During my first visit I expressed my concern that I had put on about 20 pounds in the last year and I was worried that my belly might make the problem worse.

However, that wasn’t actually what I had experienced.  Even when I was 20 pounds lighter, the pain levels were very similar.

My Physical therapist said that he had heard those theories, but he believed that the reverse might also be true.  Because of the lack of activity, that is the cause for weight gain.

It’s a similar theory with sleep apnea.  When you don’t sleep properly, or for the correct number of hours, you put on weight.  When you get the proper amount of sleep, you are naturally more energetic and tend to lose more weight.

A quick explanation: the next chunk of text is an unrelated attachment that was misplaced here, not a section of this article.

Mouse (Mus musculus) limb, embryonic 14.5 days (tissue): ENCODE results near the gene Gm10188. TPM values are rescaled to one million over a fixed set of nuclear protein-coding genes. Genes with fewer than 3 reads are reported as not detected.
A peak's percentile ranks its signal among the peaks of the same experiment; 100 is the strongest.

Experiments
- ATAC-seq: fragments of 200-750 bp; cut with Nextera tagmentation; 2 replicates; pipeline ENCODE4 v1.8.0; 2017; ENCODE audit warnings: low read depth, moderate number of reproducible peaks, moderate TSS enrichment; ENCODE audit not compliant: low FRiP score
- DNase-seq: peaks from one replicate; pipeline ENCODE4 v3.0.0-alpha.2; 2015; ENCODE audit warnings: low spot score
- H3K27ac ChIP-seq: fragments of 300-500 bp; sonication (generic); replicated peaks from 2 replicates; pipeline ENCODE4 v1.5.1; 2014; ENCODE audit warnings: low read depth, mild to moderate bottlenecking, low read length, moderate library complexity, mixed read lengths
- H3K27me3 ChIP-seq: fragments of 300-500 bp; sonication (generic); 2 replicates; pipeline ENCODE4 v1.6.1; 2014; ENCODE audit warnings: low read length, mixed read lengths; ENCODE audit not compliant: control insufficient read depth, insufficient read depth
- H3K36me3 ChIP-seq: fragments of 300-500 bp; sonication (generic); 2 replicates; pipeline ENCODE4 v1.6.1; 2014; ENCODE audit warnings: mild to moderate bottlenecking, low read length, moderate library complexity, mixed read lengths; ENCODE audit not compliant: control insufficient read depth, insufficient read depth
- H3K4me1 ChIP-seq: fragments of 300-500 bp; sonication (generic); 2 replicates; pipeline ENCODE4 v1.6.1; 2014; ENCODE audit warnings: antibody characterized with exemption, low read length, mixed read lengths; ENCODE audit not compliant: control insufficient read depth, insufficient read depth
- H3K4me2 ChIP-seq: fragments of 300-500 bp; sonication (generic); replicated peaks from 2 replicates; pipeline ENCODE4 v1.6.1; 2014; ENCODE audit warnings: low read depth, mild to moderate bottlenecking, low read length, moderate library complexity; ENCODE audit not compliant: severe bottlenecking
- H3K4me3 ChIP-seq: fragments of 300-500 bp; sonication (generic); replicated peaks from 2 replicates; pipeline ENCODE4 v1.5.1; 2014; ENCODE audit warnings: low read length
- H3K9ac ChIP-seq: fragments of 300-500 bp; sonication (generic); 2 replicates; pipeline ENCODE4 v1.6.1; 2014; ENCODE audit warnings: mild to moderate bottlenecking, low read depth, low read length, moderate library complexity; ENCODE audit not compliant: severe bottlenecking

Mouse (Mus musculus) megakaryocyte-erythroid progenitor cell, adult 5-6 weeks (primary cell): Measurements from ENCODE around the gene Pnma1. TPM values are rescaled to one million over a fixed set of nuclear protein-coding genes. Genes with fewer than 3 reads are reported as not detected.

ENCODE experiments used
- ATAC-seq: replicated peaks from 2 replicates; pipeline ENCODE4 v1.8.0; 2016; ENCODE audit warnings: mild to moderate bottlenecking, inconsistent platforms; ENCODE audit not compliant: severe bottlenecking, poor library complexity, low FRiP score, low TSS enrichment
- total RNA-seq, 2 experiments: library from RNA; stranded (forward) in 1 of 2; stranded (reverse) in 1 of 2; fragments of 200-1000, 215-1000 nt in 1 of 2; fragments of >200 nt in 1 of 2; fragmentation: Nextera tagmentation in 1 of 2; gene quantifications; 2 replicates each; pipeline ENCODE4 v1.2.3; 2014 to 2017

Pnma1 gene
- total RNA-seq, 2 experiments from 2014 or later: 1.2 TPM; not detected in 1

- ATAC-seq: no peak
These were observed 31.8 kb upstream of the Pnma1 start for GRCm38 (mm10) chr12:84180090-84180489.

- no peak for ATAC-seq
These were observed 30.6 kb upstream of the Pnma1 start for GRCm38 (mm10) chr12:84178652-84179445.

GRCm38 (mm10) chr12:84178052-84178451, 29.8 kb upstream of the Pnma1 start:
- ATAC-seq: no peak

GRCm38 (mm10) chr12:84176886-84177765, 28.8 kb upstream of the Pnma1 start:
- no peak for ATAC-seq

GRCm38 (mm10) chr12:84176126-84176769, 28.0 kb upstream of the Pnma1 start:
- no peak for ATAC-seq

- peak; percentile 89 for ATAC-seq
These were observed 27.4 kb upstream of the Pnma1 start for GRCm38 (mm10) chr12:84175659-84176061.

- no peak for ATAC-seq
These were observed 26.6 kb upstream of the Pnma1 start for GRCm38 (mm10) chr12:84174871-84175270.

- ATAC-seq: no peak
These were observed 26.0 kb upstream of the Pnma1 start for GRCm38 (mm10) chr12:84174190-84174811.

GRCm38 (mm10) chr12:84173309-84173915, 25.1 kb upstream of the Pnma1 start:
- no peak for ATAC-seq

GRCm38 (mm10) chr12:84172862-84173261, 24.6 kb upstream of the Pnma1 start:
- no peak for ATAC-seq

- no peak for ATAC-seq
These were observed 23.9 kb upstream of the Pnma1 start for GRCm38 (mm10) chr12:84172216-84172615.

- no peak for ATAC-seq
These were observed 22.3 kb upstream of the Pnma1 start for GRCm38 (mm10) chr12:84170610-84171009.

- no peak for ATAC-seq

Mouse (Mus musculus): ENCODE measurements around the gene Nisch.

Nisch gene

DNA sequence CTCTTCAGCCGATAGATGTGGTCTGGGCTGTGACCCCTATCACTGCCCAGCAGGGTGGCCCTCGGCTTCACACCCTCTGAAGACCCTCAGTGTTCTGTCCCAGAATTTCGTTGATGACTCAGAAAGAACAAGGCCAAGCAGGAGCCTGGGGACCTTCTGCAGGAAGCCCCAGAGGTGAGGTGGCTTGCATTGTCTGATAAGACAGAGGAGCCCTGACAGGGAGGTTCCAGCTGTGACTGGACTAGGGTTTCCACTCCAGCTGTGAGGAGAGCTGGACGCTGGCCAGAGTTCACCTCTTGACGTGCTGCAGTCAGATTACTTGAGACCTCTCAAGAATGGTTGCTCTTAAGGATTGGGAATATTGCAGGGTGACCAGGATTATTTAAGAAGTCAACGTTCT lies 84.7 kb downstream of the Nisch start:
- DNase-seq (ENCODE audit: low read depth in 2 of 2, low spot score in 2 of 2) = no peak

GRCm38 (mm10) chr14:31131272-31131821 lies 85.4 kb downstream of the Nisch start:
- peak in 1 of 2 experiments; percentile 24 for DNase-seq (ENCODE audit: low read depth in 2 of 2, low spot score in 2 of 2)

Finally, regarding resources, I found this broad article that had some helpful suggestions toward reducing lower back pain.

I’m well on the road to recovery, and I’m anticipating I will regain nearly full mobility again.

Failure is not an option.

Back problems can consume a LOT of resources in both time and money, along with a psychological cost.  If you are experiencing any problems like this, my thoughts are with you, but make sure you’re planning and budgeting to take care of the problem, because it’s not going to take care of itself.   Don’t let back pain derail your financial or life goals.